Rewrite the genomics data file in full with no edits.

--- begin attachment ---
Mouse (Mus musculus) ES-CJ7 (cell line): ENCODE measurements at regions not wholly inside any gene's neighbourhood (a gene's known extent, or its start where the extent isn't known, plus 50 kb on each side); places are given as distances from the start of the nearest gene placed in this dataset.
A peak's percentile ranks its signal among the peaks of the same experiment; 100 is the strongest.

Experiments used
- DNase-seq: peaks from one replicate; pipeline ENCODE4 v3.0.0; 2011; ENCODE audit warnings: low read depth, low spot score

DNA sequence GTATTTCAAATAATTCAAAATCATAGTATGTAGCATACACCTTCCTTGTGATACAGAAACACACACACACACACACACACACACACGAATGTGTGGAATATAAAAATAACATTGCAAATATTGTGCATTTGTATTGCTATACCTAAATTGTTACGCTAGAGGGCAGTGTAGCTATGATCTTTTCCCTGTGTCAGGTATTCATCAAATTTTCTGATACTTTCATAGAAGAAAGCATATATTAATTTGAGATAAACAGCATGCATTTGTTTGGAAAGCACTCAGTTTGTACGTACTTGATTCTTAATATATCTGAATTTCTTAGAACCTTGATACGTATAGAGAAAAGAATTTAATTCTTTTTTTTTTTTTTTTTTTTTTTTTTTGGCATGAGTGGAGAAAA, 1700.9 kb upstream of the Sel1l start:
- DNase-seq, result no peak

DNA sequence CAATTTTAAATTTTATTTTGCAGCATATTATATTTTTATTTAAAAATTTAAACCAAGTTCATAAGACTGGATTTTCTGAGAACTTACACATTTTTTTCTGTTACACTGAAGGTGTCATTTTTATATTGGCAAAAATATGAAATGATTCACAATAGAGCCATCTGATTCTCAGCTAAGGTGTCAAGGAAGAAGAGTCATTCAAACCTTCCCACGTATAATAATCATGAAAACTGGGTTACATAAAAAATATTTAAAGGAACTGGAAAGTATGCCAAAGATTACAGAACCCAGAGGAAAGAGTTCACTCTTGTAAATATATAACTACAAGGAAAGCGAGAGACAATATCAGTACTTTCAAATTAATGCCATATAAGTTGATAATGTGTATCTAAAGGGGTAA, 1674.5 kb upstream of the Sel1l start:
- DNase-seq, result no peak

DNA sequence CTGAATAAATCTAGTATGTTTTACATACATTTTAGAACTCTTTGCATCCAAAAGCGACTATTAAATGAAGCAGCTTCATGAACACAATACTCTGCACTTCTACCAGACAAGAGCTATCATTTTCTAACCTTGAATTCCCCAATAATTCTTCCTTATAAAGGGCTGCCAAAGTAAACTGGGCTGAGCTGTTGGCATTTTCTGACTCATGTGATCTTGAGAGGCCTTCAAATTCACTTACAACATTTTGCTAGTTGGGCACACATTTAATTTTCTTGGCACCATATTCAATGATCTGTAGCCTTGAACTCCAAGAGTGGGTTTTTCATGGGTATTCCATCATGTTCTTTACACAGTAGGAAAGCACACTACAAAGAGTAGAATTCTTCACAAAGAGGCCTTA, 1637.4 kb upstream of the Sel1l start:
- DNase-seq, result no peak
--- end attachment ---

Mouse (Mus musculus) ES-CJ7 (cell line): ENCODE measurements at regions not wholly inside any gene's neighbourhood (a gene's known extent, or its start where the extent isn't known, plus 50 kb on each side); places are given as distances from the start of the nearest gene placed in this dataset.
A peak's percentile ranks its signal among the peaks of the same experiment; 100 is the strongest.

Experiments used
- DNase-seq: peaks from one replicate; pipeline ENCODE4 v3.0.0; 2011; ENCODE audit warnings: low read depth, low spot score

DNA sequence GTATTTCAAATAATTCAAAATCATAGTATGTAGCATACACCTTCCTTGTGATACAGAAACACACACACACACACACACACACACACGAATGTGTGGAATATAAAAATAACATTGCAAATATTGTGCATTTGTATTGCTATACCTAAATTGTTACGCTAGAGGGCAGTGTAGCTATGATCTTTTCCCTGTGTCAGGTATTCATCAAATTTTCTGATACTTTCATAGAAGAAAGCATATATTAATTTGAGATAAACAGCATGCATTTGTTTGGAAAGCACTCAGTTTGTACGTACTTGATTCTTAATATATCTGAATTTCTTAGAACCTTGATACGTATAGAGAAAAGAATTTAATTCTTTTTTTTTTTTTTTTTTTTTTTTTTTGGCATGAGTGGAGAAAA, 1700.9 kb upstream of the Sel1l start:
- DNase-seq, result no peak

DNA sequence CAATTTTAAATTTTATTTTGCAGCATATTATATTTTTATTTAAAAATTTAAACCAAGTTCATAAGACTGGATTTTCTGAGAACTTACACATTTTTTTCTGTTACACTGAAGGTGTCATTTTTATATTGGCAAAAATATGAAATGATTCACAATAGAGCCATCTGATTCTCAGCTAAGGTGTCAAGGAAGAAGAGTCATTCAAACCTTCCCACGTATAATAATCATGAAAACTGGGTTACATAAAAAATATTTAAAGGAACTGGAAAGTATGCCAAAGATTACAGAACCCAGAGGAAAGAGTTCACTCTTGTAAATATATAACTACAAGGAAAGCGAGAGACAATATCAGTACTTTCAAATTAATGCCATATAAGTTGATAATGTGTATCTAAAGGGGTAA, 1674.5 kb upstream of the Sel1l start:
- DNase-seq, result no peak

DNA sequence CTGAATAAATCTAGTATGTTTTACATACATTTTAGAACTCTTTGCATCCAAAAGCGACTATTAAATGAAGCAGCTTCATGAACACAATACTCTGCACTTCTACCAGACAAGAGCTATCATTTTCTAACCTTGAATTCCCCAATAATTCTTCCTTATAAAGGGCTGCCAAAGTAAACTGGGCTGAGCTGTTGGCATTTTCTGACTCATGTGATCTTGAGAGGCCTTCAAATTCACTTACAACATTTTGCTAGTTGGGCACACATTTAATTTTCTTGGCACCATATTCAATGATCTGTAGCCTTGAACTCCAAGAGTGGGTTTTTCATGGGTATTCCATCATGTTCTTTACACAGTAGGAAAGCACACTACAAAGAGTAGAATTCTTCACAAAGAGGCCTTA, 1637.4 kb upstream of the Sel1l start:
- DNase-seq, result no peak